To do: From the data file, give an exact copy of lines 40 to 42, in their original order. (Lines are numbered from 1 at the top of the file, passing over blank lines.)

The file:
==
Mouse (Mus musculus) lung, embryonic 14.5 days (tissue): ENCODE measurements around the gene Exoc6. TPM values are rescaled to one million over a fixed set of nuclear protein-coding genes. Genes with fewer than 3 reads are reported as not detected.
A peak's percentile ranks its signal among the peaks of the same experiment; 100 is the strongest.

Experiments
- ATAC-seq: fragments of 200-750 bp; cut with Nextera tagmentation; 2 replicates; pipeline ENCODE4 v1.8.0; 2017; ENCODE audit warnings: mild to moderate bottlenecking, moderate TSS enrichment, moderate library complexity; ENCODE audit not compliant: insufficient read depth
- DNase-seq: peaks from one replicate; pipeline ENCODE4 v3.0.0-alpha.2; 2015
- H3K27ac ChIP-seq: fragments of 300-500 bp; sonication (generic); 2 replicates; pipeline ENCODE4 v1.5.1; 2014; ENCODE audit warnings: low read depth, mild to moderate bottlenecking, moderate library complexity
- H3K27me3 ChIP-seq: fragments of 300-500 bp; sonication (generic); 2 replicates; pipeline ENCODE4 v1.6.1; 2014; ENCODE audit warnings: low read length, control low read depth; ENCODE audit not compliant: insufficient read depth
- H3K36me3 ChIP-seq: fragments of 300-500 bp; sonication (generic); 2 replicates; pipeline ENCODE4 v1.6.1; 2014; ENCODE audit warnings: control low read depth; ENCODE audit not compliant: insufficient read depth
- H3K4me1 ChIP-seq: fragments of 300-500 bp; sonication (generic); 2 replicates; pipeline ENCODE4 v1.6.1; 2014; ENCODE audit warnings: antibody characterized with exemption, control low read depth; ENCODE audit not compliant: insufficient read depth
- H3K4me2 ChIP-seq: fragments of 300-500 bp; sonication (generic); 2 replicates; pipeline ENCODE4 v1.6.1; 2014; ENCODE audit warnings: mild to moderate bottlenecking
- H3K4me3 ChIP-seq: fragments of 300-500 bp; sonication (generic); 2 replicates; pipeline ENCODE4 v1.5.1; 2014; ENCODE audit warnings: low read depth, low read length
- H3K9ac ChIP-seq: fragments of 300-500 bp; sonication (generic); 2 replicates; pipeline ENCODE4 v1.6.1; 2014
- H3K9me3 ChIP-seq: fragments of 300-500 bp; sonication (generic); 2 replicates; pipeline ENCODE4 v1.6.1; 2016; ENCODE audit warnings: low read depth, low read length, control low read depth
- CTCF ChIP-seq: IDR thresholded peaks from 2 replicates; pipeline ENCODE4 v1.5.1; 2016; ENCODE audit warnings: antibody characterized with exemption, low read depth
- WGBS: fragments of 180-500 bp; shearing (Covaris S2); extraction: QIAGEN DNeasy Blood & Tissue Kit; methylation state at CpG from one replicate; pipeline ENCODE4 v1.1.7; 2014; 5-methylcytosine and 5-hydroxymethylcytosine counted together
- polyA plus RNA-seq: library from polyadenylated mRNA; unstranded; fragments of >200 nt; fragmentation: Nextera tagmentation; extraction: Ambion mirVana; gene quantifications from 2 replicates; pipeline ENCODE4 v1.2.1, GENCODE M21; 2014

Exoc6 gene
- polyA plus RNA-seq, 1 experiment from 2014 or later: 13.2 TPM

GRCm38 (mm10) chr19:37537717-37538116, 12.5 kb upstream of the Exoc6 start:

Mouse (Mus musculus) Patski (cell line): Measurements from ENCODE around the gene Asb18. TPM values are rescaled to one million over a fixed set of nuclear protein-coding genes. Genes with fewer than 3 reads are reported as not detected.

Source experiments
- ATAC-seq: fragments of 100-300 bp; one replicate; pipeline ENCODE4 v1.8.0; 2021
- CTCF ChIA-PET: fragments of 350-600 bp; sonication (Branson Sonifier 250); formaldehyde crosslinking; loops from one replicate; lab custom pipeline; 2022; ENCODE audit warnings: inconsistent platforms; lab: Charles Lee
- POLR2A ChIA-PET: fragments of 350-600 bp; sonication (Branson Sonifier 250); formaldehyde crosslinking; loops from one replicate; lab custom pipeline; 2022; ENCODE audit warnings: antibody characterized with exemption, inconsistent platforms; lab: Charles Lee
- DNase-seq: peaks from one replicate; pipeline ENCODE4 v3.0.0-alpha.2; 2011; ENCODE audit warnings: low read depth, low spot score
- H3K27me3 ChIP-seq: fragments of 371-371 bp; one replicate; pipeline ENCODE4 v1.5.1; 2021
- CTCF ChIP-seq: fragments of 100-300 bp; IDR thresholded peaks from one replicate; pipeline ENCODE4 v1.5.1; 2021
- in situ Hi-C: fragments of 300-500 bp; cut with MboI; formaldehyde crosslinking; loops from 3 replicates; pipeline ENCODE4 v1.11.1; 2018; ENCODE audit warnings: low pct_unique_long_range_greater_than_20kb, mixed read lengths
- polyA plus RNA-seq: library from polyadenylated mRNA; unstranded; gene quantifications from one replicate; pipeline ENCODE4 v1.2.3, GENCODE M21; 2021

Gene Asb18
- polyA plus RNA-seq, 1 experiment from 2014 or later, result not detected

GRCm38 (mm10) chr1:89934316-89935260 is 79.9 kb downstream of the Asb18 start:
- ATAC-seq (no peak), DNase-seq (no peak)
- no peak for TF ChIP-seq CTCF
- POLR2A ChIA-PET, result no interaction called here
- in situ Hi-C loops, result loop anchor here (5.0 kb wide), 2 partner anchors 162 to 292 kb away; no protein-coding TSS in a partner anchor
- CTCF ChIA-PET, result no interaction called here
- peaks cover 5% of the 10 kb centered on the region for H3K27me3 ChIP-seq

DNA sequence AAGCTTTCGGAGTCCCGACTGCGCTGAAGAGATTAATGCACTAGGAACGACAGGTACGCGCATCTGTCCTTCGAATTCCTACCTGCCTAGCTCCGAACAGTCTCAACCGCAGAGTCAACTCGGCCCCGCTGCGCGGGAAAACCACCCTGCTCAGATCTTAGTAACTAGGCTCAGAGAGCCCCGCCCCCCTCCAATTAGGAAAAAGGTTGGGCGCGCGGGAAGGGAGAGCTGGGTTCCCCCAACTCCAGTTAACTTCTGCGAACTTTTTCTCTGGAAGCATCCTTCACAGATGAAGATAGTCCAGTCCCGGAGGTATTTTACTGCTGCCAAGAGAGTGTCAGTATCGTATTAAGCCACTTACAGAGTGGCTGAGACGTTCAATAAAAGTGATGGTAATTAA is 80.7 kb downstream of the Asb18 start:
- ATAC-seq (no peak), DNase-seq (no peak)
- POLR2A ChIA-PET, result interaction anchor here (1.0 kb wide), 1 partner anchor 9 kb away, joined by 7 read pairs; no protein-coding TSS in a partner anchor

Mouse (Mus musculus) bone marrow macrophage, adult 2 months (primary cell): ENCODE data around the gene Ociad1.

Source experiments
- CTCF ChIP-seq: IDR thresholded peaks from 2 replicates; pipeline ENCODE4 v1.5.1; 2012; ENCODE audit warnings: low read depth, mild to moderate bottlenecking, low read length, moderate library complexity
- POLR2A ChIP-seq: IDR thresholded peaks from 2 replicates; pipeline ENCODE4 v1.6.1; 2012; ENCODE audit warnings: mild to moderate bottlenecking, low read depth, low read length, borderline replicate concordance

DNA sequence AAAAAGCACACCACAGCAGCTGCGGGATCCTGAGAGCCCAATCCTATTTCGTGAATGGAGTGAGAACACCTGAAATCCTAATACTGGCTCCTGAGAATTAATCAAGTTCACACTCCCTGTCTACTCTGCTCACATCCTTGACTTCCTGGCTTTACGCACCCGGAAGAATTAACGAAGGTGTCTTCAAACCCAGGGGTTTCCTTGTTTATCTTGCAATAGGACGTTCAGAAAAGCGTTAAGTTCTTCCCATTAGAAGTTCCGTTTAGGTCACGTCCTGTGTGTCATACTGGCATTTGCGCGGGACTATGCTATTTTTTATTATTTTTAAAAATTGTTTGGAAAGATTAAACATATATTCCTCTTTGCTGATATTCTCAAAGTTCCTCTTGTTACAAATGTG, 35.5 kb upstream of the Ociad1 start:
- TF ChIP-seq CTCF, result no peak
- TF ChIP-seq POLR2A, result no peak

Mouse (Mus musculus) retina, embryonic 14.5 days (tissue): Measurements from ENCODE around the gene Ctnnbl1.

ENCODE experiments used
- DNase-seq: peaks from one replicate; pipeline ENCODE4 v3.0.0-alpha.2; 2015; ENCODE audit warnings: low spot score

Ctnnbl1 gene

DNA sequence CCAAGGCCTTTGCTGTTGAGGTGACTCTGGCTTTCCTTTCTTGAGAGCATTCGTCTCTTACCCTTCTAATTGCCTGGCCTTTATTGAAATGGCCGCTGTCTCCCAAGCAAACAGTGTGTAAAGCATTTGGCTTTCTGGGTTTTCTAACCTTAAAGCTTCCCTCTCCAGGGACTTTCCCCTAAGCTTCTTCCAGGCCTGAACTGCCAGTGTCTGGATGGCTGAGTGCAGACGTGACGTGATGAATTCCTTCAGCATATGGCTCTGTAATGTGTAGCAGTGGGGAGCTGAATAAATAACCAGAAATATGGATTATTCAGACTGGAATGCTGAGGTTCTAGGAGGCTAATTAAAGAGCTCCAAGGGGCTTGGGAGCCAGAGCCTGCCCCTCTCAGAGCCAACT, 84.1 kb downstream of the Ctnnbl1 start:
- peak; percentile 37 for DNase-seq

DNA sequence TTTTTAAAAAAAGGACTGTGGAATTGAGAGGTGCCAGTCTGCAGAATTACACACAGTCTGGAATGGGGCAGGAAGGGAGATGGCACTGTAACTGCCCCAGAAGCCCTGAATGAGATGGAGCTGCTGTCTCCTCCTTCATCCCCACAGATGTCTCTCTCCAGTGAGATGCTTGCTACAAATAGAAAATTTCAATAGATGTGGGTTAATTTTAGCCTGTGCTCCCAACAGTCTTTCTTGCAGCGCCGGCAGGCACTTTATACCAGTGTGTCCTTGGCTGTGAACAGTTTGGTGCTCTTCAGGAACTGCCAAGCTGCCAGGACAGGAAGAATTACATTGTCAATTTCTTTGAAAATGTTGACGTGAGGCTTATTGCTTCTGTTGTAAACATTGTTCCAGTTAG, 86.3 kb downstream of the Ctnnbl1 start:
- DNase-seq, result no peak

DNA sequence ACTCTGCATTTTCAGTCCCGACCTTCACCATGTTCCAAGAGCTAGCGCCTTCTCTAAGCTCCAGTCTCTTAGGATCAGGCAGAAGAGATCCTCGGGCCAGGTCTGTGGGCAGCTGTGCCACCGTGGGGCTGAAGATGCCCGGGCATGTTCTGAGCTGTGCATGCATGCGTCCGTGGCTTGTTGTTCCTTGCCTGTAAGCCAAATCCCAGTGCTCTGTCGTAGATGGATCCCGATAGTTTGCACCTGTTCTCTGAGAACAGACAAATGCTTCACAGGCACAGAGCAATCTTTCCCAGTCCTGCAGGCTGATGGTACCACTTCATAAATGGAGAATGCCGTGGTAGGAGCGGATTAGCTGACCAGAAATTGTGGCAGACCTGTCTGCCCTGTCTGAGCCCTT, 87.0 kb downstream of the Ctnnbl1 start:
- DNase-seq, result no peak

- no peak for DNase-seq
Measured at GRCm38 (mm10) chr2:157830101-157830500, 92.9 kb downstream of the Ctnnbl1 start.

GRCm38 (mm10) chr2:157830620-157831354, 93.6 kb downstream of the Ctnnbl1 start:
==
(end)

- ATAC-seq (no peak), DNase-seq (no peak)
- POLR2A ChIA-PET, result interaction anchor here (1.0 kb wide), 1 partner anchor 9 kb away, joined by 7 read pairs; no protein-coding TSS in a partner anchor

Mouse (Mus musculus) bone marrow macrophage, adult 2 months (primary cell): ENCODE data around the gene Ociad1.